Burrbgaja Yalirra @ PICA
Marrageku, featuring Edwin Lee Mulligan, Eric Avery and Miranda Wheen
Friday, June 8 2018


Burrbgaja Yalirra means “dancing forwards” in Yawuru, and comprises three short works in a sensory experience that incorporates contemporary and traditional dance, sound, storytelling and imagery. Exploring the reciprocity of human experience and their environment within our cultural milieu, Marrageku’s collaborative approach to the company is exemplified in this beautiful, narrative driven production.

Opening with a moving piece by Walmajarri/Nyikina painter and poet, Edwin Lee Mulligan, Ngarlimbah (you are as much a part of me as I am of you) is part spoken word, part dance and some magnificent video imagery melded into a masterful storytelling presentation about the interwoven nature of body, spirit and environment which contribute to the rich tapestry of self. It is pure delight.

The second in the trilogy involves a contemporary dance named Miranda, for dancer Miranda Wheen’s namesake from Picnic at Hanging Rock. Incorporating elements of Joan Lindsay’s iconic piece of Australian history in an emotive and sometimes confrontational exploration of what it means to be a white Australian, Wheen endeavours to navigate cultural waters that can appear muddy and difficult, through the power of interpretive dance. Driven by fear and apprehension, Miranda’s first half begins to feel a lot like a celebration of white guilt before turning on its head to suddenly challenging self-examination and evocative introspection.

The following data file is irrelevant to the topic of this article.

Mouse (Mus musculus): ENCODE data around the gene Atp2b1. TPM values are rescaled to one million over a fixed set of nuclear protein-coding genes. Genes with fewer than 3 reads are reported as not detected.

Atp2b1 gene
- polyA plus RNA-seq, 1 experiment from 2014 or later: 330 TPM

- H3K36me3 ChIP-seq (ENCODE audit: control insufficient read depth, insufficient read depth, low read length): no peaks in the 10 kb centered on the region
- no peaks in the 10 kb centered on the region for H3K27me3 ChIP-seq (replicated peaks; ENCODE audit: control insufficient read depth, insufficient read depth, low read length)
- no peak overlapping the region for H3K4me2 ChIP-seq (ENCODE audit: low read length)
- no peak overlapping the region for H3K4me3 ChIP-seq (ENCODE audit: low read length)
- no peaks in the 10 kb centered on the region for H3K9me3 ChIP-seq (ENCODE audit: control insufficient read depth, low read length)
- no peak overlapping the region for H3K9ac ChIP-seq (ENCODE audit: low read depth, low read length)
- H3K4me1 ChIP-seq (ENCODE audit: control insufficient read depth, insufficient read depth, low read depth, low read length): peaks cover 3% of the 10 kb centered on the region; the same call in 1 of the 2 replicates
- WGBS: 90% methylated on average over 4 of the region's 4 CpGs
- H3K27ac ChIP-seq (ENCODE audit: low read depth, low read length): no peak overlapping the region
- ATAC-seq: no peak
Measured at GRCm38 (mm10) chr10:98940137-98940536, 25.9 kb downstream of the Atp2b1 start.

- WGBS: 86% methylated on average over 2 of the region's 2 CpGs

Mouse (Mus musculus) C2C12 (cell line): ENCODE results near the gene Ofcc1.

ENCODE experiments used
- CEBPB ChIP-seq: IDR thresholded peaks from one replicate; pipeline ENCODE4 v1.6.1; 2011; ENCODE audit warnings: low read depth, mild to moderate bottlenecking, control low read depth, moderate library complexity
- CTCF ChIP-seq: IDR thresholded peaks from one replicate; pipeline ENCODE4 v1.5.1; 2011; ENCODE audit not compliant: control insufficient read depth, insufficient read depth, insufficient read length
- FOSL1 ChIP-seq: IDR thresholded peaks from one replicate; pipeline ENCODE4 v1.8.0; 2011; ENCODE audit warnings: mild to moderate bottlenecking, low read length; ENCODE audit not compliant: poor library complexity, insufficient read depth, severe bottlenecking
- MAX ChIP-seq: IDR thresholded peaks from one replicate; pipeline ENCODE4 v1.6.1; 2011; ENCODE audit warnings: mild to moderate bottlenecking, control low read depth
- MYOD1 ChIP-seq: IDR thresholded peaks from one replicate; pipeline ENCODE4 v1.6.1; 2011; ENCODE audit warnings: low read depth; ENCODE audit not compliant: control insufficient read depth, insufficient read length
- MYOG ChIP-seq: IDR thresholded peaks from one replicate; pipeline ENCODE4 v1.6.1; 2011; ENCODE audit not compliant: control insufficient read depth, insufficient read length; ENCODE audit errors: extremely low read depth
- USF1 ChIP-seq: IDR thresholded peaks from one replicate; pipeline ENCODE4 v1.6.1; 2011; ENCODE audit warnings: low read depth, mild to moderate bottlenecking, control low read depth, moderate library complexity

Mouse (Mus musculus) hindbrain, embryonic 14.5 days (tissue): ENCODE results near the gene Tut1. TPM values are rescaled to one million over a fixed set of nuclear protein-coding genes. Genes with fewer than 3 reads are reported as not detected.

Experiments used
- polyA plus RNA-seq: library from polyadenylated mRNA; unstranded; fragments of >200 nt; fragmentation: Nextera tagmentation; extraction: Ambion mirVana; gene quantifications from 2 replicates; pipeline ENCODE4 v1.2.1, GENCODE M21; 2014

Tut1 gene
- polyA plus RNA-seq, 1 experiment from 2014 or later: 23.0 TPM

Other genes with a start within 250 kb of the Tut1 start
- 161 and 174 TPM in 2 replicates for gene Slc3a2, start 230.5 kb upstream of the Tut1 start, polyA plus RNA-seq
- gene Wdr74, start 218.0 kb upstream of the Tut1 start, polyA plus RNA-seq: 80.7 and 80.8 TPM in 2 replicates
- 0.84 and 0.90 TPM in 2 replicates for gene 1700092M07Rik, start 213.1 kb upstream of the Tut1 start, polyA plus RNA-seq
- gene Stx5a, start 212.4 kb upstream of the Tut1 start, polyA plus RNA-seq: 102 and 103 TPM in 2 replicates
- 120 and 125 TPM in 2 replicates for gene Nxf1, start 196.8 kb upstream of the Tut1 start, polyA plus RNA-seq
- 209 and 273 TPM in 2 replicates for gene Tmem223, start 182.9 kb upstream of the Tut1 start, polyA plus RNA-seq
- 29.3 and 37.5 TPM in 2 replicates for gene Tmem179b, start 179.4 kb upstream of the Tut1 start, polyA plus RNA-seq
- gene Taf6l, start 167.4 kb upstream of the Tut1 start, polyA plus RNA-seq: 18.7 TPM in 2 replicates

The incredibly talented Eric Avery dramatically concludes the show with the phenomenal Dancing with Strangers, amalgamating violin and contemporary dance with the traditional in his exploration of the early colonial years and the missed opportunities to share culture and stories of country. It is an eloquent and fervent display of wonder and sorrow, and Avery is surely one to watch on Australian stages.

Each piece is starkly different in form, message and intent, but throughout it remains true that we are all simply trying to make sense of our identity as Australians and human beings. The work that Marrageku have undertaken is vital and inspiring, and we should all anticipate some truly game changing art in future from the company.


Photos by Jon Green